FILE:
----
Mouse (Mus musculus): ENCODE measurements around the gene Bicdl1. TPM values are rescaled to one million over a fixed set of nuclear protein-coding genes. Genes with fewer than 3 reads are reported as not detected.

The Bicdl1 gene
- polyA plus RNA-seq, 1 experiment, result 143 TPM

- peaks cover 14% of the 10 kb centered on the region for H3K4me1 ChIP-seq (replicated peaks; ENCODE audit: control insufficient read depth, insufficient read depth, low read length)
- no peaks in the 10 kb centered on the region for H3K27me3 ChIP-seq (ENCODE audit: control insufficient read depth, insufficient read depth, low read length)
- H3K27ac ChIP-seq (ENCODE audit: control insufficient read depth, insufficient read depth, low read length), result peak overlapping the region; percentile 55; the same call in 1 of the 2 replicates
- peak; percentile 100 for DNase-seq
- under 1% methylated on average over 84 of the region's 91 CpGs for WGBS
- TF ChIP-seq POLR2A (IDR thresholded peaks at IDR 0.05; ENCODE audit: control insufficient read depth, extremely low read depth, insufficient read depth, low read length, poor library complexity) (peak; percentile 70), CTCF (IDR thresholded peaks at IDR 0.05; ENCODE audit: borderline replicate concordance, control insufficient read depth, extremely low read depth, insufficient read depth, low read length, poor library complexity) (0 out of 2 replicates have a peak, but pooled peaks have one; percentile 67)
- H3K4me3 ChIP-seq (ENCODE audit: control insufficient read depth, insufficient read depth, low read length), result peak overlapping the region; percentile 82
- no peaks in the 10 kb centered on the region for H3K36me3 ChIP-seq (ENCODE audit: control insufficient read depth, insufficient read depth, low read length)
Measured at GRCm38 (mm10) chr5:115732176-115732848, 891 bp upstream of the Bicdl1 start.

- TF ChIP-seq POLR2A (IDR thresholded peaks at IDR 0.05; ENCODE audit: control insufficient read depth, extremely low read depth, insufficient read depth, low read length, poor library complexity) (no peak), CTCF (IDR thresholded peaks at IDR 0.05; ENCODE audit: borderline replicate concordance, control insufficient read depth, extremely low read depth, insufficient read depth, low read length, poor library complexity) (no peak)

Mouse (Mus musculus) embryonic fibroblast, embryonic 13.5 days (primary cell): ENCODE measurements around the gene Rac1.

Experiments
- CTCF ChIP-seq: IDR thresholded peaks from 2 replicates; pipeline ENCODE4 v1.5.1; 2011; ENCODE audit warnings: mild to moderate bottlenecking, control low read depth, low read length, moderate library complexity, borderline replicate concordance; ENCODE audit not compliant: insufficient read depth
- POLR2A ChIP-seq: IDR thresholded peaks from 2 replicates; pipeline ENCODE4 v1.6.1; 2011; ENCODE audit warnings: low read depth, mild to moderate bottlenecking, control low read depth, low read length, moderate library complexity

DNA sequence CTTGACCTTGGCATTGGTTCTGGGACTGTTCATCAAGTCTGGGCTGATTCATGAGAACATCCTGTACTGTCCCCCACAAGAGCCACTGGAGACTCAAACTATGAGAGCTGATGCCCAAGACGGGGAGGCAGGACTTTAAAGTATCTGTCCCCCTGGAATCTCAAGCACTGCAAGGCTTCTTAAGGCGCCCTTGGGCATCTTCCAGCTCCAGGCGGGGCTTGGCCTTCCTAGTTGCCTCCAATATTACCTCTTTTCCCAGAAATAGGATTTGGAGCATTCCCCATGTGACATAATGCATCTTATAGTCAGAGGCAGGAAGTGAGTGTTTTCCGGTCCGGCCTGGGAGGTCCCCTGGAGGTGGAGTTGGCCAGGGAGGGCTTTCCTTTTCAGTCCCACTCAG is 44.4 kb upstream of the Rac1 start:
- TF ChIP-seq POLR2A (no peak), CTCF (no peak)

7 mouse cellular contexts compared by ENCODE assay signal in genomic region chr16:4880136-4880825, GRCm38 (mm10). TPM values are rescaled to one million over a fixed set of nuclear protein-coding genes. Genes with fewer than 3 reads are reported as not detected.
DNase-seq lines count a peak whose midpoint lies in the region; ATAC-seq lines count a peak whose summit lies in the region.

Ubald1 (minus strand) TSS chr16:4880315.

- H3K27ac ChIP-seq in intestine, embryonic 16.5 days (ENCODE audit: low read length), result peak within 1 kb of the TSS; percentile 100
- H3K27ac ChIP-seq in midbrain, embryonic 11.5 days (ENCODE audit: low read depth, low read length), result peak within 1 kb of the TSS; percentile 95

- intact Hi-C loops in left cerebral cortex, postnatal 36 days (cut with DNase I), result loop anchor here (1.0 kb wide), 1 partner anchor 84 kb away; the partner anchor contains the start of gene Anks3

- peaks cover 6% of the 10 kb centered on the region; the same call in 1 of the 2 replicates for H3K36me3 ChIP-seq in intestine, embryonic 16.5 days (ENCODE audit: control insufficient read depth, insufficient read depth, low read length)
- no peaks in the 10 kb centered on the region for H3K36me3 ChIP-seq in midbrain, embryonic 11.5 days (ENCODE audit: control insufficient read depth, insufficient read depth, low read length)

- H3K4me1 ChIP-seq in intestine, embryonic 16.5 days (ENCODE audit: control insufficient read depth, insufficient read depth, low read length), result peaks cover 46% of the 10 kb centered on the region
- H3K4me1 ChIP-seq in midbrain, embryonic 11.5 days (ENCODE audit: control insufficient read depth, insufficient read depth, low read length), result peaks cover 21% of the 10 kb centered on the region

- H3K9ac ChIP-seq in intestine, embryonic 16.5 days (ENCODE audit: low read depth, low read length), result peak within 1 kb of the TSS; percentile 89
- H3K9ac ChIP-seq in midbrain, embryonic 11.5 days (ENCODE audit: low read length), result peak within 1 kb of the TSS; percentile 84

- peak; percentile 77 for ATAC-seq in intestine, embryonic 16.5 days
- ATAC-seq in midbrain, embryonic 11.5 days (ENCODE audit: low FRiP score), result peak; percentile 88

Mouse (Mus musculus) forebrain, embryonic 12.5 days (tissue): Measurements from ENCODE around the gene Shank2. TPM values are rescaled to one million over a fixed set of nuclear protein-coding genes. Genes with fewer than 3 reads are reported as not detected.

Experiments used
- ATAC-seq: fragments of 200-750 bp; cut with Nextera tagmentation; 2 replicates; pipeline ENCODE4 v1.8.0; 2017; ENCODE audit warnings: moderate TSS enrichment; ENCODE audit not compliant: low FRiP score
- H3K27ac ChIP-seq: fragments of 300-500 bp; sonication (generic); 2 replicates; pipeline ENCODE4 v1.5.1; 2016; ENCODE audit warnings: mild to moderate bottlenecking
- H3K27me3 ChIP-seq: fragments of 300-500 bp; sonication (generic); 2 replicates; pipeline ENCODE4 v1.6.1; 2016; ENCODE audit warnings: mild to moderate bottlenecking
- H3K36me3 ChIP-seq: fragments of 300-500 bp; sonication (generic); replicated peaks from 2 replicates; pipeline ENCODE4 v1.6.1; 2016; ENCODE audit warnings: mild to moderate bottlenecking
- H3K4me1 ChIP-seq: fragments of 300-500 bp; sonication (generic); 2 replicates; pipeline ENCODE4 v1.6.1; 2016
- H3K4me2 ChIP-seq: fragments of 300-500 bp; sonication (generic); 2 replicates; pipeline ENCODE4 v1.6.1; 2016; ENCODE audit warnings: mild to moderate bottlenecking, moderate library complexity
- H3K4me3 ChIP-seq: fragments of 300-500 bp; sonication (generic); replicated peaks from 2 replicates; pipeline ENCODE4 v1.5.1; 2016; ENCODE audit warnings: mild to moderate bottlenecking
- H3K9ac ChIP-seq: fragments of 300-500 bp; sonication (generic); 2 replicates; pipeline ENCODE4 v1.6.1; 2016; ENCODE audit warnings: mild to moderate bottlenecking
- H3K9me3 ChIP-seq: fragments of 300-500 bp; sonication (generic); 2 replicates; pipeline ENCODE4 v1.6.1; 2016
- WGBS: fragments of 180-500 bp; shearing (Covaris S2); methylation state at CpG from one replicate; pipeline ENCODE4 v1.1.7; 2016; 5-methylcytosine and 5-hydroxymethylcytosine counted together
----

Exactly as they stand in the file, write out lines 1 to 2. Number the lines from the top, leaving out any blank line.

Mouse (Mus musculus): ENCODE measurements around the gene Bicdl1. TPM values are rescaled to one million over a fixed set of nuclear protein-coding genes. Genes with fewer than 3 reads are reported as not detected.

The Bicdl1 gene